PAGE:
The Utaka is a unique group that has been collected from Lake Malawi since the early 1990s. These fish can live more than 15 years in captivity.

With the water parameters being so flexible, it is easy to mimic the living conditions of other Malawi cichlids.

Water Conditions

The streams and rivers that flow into Lake Malawi are very high in minerals, along with a high rate of evaporation, which has resulted in a high pH, KH, and GH chemistry in the water.

Providing an optimal level of care is always essential. Here are the water parameters to aim for:

  • pH level: 7.7–8.6
  • Temperature: 72 – 82 °F
  • Water hardness: 6 – 10 dGH
  • Ammonia: 0ppm
  • Nitrite: 0ppm
  • Nitrate: <10ppm

Tank Size

When creating a home for Utaka, the size of your aquarium really does matter. A minimum of 100 gallons is suggested, though bigger and is preferred. In addition, the tank should be deep and wide – just like the lake environment, so there is a large area of open water for the fish to swim around.

Plants

Generally speaking, aquarium plants do not mix well with Malawi Cichlids due to the high PH level. The Malawi lake has very few plants, a few species found near rivers and swamps. Most Malawi Cichlids are diggers and will occasionally taste plants.

While plants can be used as decoration in Utaka species-only tanks, just make sure they are not in the way of open swimming areas.

Food & Diet

Utaka differs from other cichlids species in Lake Malawi and requires different feeding requirements.

These fish live on a diet of plankton-type food that floats through their watery habitats in the wild. They form a small current and wait for zooplankton to come toward them, and then they can feed without having to work too hard.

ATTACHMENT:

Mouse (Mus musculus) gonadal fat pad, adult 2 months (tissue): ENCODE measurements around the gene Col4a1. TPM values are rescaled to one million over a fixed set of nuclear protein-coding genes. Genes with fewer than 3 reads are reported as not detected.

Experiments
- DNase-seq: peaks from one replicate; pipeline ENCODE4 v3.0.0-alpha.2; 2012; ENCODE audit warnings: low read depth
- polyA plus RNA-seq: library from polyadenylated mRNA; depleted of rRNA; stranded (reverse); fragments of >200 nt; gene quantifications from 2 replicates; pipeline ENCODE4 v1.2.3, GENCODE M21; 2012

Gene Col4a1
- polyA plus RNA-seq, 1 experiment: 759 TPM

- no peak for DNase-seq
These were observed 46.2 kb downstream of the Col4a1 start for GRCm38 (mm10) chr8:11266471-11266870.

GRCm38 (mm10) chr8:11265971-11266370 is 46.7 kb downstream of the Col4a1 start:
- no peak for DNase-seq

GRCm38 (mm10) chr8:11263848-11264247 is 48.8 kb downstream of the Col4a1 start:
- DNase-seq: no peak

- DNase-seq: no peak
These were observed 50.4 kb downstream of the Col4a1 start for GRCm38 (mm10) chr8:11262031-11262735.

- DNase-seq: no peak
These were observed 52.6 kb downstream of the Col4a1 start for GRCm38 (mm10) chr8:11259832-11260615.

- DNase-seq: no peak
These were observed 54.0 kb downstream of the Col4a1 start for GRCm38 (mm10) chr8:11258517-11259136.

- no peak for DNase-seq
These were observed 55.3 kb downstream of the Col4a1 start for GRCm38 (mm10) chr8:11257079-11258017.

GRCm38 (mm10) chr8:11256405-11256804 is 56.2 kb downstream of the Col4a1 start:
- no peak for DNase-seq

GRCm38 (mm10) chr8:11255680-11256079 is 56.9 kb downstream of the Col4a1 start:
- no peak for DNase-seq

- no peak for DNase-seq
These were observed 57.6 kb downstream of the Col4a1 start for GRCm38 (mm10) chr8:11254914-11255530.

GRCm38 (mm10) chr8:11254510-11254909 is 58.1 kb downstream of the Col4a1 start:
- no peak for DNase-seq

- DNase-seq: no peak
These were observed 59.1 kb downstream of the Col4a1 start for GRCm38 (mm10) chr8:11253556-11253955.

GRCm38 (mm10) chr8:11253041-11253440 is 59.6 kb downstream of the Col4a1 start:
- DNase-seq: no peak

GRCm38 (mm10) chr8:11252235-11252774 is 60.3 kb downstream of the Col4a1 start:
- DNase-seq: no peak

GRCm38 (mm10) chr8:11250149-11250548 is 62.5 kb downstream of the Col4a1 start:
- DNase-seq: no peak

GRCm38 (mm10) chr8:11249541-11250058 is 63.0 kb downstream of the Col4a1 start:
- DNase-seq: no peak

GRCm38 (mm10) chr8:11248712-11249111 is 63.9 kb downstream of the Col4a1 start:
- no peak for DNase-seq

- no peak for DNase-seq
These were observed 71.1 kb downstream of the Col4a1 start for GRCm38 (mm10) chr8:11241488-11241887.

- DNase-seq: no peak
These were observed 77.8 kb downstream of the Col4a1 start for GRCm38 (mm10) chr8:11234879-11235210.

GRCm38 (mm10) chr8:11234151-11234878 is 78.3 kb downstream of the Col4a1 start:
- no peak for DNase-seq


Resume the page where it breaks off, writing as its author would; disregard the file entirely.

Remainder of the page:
In captivity, the base of their diet can be commercial dry food. The key to keeping Utaka cichlids healthy, boosting the growth rate, and making colorations pop is to provide a varied diet with enough nutrients and minerals is necessary. Small crustaceans like Cyclops, or natural foods such as daphnia, brine shrimp, and bloodworms are greatly appreciated.

Utaka Cichlids Tank Mates

Your best bet is to keep the Utaka in a large group of at least six (one male with several females) in a species-specific tank. Many females will form beautiful schools and create quite a sparkle of color in your tank.

See more Types of African Cichlids

In a large species tank, due to their peaceful nature, you can keep them with Mbuna cichlids as long as you choose some of the more docile species.

To avoid crossbreeding, make sure you only mix different Utaka species that look very much alike, or else there’s a high chance you’ll get a bunch of hybrid fish.

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Breeding

While the fascination with this fish doesn’t stop there, it gets even better when you learn how they breed. All the Utaka are polygamous, maternally mouth breeders.

When the male Utaka is ready to spawn, he will guard or share a breeding territory in the open water while attracting females, depending on the specific species. 

The female will lay 30 to 80 eggs and then pick the eggs up in their mouth, where they are fertilized and hatched. The eggs can take over three weeks to hatch. Meanwhile, the male will stop defending the area and swim around in open water.

The fry has a dark gray body and stays in school to avoid being eaten by all predators, whether large fish or birds.

Conclusion

Utaka cichlids look really amazing and striking when they color up fully while being very peaceful and suited for the Mbuna aquarium.

They are fairly easy-to-care fish and a lot of fun to observe.

We want to make sure that any care guide you find on our site is the best information out there. We’re always open to suggestions, so please let us know if there’s something we can improve!

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Jeff Colt

Jeff Colt

Hello, I'm Jeff- an aquarium enthusiast with over ten years of experience caring for a wide array of tropical fish, including koi, goldfish bettas, cichlids and more! For me: Aquariums are like jello - there's always room for more!